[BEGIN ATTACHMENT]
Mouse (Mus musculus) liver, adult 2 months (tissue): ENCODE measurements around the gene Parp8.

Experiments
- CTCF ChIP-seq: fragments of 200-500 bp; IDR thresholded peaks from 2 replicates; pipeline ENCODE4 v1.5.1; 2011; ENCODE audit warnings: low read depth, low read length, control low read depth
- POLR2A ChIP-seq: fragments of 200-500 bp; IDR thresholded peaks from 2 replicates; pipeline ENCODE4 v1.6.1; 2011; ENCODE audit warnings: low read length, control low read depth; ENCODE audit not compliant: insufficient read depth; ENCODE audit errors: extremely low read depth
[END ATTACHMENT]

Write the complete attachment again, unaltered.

Mouse (Mus musculus) liver, adult 2 months (tissue): ENCODE measurements around the gene Parp8.

Experiments
- CTCF ChIP-seq: fragments of 200-500 bp; IDR thresholded peaks from 2 replicates; pipeline ENCODE4 v1.5.1; 2011; ENCODE audit warnings: low read depth, low read length, control low read depth
- POLR2A ChIP-seq: fragments of 200-500 bp; IDR thresholded peaks from 2 replicates; pipeline ENCODE4 v1.6.1; 2011; ENCODE audit warnings: low read length, control low read depth; ENCODE audit not compliant: insufficient read depth; ENCODE audit errors: extremely low read depth